On Nutrition by Ed Blonz

Nutty Opinions on Roasted Nuts

DEAR DR. BLONZ: In a recent column, you gave some information on roasted nuts. I have read the book “Diet and Salad” by Norman Walker, D.Sc., in which he wrote: “Nuts which have been cooked, roasted or otherwise subjected to excessive heat are harmful on account of the change which takes place in the fat under these conditions. The reaction on (sic) the liver and gall bladder is then detrimental and may sooner or later interfere with the complete and proper function of these organs.”

Given this, you might want to rethink your answer or at least do a bit more research. -- V.R., via email

DEAR V.R.: Thanks for your note, but I have no confidence in the scientific statements and related opinions of Norman W. Walker. The records I consulted indicate that he was a businessman, not a scientist. The book you cite indicates Walker had a D.Sc. (doctor of science), and on others of his books, his name is followed by “Ph.D.” However, I could find no indication of any earned graduate degree in nutrition or any field related to food science or health.

I will certainly acknowledge that peanuts are not “officially” nuts; they are in the legume family, which has been mentioned before in this column and in my books. Even so, the nutrient composition of peanuts makes it reasonable to include them in discussions about nuts and seeds. Those who have adverse reactions to peanuts, including allergies, must certainly stay away from them. But aside from those medical constraints, peanuts -- when properly grown, harvested and roasted -- are not toxic, nor are roasted nuts in general.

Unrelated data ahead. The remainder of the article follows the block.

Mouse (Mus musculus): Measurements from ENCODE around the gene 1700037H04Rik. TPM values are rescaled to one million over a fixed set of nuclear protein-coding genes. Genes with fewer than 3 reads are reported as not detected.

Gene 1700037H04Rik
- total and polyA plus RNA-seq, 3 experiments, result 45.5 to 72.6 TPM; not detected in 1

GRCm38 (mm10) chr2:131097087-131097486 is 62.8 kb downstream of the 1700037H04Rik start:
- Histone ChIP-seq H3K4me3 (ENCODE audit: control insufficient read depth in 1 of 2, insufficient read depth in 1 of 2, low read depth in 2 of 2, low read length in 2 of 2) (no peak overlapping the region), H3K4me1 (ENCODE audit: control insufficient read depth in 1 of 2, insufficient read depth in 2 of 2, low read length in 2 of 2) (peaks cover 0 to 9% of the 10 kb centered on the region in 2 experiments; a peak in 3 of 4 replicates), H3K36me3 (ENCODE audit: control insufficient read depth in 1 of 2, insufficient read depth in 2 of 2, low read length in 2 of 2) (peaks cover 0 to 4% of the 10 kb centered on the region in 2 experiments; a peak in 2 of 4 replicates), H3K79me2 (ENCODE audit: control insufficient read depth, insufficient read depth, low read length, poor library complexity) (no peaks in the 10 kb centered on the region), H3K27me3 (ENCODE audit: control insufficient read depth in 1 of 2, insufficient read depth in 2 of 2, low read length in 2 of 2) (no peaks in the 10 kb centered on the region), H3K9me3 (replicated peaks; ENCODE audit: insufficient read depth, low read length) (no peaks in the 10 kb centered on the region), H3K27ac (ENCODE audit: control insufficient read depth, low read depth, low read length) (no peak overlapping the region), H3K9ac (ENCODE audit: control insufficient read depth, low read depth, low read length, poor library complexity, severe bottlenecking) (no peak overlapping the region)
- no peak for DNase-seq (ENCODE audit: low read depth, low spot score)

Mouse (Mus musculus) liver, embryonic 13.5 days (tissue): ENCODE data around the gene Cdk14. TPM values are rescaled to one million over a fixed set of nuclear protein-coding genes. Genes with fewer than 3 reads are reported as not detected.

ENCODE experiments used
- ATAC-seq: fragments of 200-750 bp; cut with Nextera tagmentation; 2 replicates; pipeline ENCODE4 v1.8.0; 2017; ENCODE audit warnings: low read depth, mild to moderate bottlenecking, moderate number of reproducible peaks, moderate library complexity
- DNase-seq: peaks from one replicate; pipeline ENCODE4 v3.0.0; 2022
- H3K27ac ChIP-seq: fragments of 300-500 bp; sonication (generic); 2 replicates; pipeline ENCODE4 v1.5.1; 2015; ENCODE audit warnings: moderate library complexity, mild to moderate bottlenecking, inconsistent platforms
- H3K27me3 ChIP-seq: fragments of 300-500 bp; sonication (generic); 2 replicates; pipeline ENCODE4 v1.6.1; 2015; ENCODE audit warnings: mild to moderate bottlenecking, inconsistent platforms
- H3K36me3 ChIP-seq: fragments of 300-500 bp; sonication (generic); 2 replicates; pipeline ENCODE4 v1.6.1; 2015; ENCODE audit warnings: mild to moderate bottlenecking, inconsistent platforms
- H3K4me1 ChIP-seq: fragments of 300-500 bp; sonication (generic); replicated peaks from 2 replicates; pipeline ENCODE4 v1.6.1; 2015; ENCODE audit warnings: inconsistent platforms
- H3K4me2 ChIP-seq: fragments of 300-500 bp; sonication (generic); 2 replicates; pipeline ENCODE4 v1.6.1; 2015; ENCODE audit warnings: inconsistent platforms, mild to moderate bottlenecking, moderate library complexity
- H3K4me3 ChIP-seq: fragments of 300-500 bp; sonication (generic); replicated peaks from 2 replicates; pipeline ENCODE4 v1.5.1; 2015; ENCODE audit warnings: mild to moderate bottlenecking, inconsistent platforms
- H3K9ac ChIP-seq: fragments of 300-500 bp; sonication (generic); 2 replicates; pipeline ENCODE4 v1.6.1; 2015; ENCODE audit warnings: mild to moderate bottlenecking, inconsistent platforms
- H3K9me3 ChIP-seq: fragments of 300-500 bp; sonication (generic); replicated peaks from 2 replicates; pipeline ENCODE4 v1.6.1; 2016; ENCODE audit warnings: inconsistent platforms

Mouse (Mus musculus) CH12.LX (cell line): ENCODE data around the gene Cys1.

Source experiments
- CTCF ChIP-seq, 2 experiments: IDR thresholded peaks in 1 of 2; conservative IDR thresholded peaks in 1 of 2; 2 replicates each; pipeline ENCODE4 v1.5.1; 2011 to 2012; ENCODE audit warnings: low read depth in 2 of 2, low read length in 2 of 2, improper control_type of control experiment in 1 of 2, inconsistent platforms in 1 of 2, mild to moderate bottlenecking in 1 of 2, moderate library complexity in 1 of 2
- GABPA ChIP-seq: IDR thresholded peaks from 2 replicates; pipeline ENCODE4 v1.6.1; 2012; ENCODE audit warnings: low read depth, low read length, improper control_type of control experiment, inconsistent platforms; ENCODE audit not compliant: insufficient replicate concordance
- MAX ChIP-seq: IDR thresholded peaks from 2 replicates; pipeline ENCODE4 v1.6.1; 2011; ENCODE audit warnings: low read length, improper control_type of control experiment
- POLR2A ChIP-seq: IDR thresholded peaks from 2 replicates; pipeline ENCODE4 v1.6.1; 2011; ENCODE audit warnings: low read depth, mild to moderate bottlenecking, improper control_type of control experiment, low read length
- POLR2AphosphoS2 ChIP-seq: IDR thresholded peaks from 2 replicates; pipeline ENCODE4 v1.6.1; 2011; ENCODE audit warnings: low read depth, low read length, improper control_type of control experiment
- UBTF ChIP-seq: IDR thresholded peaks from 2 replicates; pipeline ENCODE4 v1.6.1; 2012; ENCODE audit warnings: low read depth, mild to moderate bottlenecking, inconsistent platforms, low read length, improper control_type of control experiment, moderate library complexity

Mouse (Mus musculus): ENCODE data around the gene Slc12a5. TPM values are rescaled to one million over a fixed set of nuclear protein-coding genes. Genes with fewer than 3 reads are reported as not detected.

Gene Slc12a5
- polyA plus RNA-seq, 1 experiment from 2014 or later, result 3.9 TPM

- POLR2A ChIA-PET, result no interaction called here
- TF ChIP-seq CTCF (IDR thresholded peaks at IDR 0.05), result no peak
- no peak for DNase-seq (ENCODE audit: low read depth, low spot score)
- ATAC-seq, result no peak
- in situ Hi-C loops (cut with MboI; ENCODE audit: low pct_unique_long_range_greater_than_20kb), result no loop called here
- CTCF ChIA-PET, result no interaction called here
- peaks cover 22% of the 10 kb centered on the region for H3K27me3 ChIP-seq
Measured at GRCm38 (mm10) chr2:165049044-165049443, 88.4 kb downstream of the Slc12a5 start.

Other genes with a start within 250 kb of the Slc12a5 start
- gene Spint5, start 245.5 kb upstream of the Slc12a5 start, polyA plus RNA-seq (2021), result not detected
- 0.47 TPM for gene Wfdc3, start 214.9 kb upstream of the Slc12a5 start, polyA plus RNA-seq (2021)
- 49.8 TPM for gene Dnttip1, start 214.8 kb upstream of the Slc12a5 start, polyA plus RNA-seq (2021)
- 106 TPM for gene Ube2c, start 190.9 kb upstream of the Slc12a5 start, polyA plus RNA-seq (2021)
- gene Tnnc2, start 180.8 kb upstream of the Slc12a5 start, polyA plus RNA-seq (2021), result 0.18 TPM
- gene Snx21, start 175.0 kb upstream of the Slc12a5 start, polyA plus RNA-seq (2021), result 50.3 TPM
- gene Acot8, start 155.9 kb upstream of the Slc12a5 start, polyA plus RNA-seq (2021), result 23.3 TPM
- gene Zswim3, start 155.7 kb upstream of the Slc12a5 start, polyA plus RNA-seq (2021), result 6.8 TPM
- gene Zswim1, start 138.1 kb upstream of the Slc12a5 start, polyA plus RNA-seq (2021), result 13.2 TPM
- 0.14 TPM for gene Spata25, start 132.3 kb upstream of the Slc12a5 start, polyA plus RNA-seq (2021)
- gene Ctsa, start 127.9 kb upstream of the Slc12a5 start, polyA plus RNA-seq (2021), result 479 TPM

Walker was an advocate of raw foods and juicing, so much of his writing reflects a bias against any form of cooking. His paragraph on peanuts uses the term “excessive heat.” Of course, if you burn nuts (or peanuts), they will be damaged and can form harmful substances -- but this can be said for most foods. It does not apply if nuts are correctly roasted. Consider, also, that burned nuts (and peanuts) will have a nasty smell and will no longer be palatable.

Peanuts, and nuts in general, tend to be healthful additions to the diet. Walker’s writings imply that any roasted nuts are dangerous, and I’m afraid that’s not right. We are all entitled to our opinions, but the statements in that paragraph are nutty, to say the least.

DEAR DR. BLONZ: In a cooking show I saw, the chef said that when we eat meat, as with a steak, we are eating cow muscle. I brought the subject up during a conversation recently, and was immediately disagreed with. This person said that we are eating the “fleshy part,” whatever that is. Please elaborate a little so that I may forward it to that individual. -- R.S., Broken Arrow, Oklahoma

DEAR R.S.: Steak and other “muscle meats” do come from an animal’s muscle tissue. “Flesh” can refer to meat, soft tissue (including muscle and fat) or organs such as the liver or kidney. As a generic term, it can refer to animal tissue in general.

Send questions to: “On Nutrition,” Ed Blonz, c/o Andrews McMeel Syndication, 1130 Walnut St., Kansas City, MO, 64106. Send email inquiries to questions@blonz.com. Due to the volume of mail, personal replies cannot be provided.